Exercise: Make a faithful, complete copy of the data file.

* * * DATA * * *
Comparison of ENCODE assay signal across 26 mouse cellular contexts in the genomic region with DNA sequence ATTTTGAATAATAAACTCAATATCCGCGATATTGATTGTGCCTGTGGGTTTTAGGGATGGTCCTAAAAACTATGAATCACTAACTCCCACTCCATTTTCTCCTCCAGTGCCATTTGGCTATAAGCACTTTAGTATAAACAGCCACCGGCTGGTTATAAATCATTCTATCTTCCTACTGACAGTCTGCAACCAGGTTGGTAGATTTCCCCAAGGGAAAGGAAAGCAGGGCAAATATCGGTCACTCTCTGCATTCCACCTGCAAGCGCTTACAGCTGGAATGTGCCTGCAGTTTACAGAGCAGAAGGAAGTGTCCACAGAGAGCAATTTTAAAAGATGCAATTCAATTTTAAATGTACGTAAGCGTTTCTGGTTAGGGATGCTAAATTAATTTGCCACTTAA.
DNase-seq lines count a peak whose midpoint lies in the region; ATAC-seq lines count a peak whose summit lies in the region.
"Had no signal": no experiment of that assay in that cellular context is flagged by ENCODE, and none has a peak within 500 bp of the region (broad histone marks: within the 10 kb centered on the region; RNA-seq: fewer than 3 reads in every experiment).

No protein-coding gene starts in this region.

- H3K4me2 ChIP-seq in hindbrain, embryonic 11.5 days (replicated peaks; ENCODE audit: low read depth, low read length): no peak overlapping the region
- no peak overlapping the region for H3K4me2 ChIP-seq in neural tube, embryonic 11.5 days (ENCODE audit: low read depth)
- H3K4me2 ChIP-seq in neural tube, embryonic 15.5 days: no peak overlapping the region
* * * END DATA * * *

Comparison of ENCODE assay signal across 26 mouse cellular contexts in the genomic region with DNA sequence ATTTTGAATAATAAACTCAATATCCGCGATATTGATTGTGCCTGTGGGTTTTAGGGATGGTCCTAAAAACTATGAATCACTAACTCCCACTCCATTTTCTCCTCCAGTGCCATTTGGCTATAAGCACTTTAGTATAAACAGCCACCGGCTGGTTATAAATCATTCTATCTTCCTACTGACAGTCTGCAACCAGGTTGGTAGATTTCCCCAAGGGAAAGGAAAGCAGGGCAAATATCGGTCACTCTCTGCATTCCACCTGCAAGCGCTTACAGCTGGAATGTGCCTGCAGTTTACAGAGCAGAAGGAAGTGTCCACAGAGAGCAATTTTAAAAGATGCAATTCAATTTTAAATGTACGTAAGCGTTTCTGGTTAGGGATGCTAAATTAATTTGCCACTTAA.
DNase-seq lines count a peak whose midpoint lies in the region; ATAC-seq lines count a peak whose summit lies in the region.
"Had no signal": no experiment of that assay in that cellular context is flagged by ENCODE, and none has a peak within 500 bp of the region (broad histone marks: within the 10 kb centered on the region; RNA-seq: fewer than 3 reads in every experiment).

No protein-coding gene starts in this region.

- H3K4me2 ChIP-seq in hindbrain, embryonic 11.5 days (replicated peaks; ENCODE audit: low read depth, low read length): no peak overlapping the region
- no peak overlapping the region for H3K4me2 ChIP-seq in neural tube, embryonic 11.5 days (ENCODE audit: low read depth)
- H3K4me2 ChIP-seq in neural tube, embryonic 15.5 days: no peak overlapping the region